A celebration of Persian voices and talent

The Art of Sufi Rejection by Roger Sedarat


The Art of Sufi Rejection

by Roger Sedarat
“It’s too simple, too cliché, to be anything of worth. Yet another nightingale and rose. Hasn’t Iran had enough of that? Hasn’t the world?”

The Art of Sufi Rejection
by Roger Sedarat

That’s it,” thought Amir, after receiving yet another rejection of his art for an important show. After spending his young adult life fighting wave upon wave of let downs, he finally decided to let go and drown in it. Rather than curse the curator behind the email informing him his work was not accepted into the latest show or even attempt to tell himself they failed to recognize his true genius, he consciously allowed his heart to sink. “Okay failure!” he thought to himself, “whip me till I bleed!”

Aware that even in defeat his appropriation of the sacred ritualistic scene at Karbala made him incredibly grandiose, he nevertheless allowed visions of himself as Hussein being beaten on his back. As if to realize such pain in his own martyrdom, he decided to manically create and submit new artwork for the actual purpose of getting shot down. He now would actively choose abasement, following the tradition of what he recalled his uncle telling him years ago back in Iran about the malāmatīyah Sufi order from 8th century. If living in such self-reproach enabled them to overcome the world, at the very least he’d break free from his dependence on the fickle art scene in New York City.

Like a poor dervish in the 21st century, endlessly humbled while wandering the town in filthy clothes begging for food, he slapped some paint aimlessly on a canvas. He then used the first picture taken with his cracked iPhone camera in the horrible lighting of his basement apartment in Rego Park, Queens, as his submission. Lighting yet another cigarette as he poured himself more coffee, he stood back and admired his awful new work. “Now when the ‘thank you for trying us’ email arrives in my inbox,” he thought, “I’ll reply, ‘Thank you for this rejection.’” He actually came to mean it.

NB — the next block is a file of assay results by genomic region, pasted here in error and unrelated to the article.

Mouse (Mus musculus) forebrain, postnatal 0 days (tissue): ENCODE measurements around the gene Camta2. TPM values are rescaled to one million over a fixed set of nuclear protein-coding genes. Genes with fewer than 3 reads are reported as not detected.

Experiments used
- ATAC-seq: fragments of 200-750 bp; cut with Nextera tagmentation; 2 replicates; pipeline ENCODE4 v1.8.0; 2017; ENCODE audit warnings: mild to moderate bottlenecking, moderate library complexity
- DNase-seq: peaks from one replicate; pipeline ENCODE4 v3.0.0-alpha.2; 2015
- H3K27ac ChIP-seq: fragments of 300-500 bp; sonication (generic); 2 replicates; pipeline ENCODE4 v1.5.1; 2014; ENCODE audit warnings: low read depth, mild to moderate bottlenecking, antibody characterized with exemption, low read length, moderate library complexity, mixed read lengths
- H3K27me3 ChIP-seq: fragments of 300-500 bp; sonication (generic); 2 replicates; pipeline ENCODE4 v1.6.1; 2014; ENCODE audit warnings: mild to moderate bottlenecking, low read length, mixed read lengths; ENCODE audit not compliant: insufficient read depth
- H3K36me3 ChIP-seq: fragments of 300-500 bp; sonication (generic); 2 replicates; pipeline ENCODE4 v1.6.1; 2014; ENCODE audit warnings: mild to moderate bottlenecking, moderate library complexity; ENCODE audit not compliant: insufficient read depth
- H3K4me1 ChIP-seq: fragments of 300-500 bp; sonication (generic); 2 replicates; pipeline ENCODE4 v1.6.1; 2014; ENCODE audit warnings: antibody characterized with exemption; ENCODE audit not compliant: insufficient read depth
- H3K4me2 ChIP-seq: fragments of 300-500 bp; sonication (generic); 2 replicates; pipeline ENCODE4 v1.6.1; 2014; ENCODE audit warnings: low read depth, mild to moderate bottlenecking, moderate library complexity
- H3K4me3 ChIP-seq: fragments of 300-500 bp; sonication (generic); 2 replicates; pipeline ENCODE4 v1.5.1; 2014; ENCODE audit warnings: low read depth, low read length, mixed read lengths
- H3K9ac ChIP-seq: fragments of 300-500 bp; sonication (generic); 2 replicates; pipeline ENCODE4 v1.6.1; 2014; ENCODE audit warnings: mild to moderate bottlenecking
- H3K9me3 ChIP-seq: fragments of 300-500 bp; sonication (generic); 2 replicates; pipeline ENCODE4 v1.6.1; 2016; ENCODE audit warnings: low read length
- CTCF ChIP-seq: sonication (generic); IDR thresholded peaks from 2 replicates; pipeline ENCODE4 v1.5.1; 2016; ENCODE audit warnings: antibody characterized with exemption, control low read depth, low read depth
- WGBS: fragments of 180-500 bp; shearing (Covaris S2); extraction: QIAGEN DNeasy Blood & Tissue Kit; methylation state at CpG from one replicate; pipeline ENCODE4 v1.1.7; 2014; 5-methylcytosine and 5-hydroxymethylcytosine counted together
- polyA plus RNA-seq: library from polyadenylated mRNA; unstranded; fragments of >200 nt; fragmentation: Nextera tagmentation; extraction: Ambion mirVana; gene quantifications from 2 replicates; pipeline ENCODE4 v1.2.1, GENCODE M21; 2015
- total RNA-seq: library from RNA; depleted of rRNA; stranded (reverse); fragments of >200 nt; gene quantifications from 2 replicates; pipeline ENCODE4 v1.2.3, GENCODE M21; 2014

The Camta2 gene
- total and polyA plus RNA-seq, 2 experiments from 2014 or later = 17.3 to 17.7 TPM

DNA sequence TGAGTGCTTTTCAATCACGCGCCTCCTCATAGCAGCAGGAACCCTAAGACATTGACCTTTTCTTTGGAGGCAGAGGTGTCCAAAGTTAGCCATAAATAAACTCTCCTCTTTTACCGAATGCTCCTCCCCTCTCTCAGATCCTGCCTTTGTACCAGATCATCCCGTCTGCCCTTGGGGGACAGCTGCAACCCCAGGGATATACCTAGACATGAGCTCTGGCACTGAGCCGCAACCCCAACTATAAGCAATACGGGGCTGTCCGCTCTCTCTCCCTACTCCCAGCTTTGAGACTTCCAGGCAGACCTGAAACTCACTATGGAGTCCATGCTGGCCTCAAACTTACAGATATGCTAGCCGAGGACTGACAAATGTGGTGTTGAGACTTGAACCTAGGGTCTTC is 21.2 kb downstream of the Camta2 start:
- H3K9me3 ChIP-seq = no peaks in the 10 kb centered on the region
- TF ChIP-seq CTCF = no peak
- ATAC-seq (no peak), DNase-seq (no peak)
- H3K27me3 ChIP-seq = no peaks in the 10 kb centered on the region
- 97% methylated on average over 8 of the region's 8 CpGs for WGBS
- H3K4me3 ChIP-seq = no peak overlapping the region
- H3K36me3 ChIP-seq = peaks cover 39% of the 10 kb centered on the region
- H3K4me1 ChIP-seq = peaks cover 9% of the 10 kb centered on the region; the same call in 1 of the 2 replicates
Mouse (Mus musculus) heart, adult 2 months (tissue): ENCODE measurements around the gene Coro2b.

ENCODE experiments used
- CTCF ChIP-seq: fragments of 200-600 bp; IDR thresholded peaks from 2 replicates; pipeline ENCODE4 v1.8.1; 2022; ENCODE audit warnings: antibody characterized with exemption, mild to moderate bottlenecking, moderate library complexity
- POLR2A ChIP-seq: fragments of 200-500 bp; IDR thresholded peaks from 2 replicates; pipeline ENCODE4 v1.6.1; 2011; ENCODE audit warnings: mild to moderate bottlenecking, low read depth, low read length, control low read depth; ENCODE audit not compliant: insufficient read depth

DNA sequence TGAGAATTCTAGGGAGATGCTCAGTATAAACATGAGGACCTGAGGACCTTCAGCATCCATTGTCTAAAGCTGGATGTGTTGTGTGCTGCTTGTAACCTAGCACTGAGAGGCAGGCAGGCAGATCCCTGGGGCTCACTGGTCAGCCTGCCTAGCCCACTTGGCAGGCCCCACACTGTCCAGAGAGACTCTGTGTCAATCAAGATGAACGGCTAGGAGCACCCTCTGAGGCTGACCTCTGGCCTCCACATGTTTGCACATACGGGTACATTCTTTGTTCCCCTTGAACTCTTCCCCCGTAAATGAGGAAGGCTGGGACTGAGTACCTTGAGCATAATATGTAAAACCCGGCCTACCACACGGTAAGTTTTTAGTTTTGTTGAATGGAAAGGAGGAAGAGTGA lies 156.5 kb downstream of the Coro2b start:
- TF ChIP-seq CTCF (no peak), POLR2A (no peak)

Admittedly it was harder to present such deliberately inferior paintings in his art classes. Though just making his professional beginning, he’d already had years of training—starting as a young boy in Iran with private lessons from an esteemed teacher-friend of his famous artist father and continuing after his family’s immigration at a reputable state university in New York. Now in his graduate program at School of Visual Arts, the idea of suddenly ignoring all he’d learned about color and lines struck him as terrifyingly painful. But that was all part of his little aesthetic plan, which belonged to the even greater one, ultimately revealed to him by the divine. No matter what the cost in humiliation, he must learn to accept it.

“Um….are you….like…feeling okay, Amir?” asked Karen in class, one of his peers and among his biggest fans. She nervously rubbed her forehead when checking in with him, clearly afraid she’d upset her artistic ally. Ordinarily she’d never voice anything remotely negative, but he’d just revealed two roughly parallel zig zags roughly scribbled onto a used canvas with a giant black crayon.

“I must say I’m concerned as well,” sighed his teacher Dionne, an especially overconfident new hire whose work continued to appear at all the esteemed shows. “Yet again this semester, another one of your submissions has little, if any, thought put into it.”

“I agree. Please give me an F,” replied Amir, trying his best to mean it without any sarcasm.

Of course she refused to outright fail him, but when she asked him to resubmit the following week and he brought in just one squiggled line, he’d earned the equivalent of his first ever “C-” on anything since grammar school back in Iran. It was pretty much the same way in his other studio classes. Such dispiriting feedback from those who knew his capabilities, as well as by presumed gatekeepers who would ensure none of his new work made it into shows, assured him that he was succeeding at his plan to fail.